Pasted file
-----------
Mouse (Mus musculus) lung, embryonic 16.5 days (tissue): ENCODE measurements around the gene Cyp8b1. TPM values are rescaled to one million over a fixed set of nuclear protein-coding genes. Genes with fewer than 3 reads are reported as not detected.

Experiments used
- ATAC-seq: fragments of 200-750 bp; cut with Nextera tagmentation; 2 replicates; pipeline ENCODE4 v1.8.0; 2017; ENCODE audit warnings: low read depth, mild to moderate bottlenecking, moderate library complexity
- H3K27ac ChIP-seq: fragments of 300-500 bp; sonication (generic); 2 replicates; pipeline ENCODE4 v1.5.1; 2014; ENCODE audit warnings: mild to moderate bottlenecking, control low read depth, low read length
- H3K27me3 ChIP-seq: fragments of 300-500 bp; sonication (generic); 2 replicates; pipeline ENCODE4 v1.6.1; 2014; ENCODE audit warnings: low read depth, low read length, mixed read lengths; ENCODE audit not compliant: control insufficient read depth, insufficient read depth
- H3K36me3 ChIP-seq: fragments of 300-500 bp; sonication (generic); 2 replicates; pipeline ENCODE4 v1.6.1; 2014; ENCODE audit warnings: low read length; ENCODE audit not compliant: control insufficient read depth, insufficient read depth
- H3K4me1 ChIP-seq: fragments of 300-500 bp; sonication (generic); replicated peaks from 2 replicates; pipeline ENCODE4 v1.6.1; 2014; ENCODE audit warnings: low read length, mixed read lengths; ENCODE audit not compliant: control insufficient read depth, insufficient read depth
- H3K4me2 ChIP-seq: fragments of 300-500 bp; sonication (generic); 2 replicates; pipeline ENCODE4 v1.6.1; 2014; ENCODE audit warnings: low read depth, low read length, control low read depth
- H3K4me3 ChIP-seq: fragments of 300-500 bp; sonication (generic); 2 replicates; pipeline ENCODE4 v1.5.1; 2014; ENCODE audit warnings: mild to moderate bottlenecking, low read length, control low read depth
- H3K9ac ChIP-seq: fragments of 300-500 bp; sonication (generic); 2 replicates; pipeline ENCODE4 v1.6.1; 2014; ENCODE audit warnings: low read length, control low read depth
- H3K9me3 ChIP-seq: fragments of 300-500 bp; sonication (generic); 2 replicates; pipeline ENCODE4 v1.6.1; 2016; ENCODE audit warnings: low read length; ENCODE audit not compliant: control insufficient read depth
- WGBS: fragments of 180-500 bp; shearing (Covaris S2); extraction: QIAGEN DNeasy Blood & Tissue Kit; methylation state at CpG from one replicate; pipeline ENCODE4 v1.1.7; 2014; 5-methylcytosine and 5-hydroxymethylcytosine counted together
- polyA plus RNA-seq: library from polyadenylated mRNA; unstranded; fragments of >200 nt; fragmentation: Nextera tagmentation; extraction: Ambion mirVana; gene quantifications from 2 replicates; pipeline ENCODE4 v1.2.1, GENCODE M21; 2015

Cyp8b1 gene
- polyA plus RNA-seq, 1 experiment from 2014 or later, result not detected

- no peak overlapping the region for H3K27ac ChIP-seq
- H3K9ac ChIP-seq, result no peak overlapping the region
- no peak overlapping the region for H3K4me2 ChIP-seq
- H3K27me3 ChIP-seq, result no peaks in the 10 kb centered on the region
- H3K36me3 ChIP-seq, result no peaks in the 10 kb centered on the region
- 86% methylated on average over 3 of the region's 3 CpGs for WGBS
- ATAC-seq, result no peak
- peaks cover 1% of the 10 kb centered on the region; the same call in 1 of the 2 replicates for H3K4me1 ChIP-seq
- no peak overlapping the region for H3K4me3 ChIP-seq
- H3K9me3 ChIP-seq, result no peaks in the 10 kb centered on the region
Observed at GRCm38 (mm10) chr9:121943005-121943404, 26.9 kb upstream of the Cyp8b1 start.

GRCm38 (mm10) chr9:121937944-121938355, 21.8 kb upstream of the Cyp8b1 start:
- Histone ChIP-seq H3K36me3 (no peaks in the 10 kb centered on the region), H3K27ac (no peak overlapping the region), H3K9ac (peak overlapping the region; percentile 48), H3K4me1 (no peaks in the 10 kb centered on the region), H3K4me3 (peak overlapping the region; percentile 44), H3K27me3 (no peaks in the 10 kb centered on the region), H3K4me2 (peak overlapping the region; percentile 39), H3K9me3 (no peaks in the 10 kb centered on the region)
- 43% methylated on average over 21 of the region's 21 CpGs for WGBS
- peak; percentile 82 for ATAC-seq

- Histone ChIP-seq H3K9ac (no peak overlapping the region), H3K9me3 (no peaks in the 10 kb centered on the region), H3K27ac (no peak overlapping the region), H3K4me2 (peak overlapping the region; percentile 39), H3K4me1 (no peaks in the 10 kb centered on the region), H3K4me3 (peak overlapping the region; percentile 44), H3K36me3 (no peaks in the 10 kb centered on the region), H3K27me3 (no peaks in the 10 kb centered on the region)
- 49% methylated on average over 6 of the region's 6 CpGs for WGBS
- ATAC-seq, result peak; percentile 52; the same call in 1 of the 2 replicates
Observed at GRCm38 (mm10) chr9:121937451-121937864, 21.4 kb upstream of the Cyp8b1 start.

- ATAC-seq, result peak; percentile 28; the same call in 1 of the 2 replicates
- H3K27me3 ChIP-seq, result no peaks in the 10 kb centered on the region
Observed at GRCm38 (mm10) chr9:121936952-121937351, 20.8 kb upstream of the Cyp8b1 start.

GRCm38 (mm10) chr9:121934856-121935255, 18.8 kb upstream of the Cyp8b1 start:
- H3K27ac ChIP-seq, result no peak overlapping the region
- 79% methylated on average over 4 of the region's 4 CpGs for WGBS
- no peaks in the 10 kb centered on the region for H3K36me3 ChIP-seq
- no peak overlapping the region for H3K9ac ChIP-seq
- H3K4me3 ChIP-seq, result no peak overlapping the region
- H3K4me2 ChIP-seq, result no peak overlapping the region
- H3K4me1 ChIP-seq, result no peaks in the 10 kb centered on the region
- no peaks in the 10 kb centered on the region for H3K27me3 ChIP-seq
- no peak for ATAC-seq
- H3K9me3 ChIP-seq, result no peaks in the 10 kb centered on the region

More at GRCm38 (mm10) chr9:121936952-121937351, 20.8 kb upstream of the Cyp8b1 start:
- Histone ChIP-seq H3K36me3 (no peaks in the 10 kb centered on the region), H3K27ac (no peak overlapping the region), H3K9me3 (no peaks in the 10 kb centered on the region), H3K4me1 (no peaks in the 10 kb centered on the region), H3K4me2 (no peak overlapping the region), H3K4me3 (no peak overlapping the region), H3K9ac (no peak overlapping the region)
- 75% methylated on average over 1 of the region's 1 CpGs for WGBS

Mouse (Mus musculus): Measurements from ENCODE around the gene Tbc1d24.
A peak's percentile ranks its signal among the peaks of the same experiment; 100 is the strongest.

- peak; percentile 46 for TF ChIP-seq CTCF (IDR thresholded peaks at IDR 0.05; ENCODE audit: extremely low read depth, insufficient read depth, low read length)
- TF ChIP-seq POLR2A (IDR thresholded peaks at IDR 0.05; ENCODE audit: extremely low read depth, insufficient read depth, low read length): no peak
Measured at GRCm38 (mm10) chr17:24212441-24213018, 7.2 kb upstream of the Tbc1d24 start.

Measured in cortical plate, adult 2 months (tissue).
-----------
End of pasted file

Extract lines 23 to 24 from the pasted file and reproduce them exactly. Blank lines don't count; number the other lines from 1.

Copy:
- peaks cover 1% of the 10 kb centered on the region; the same call in 1 of the 2 replicates for H3K4me1 ChIP-seq
- no peak overlapping the region for H3K4me3 ChIP-seq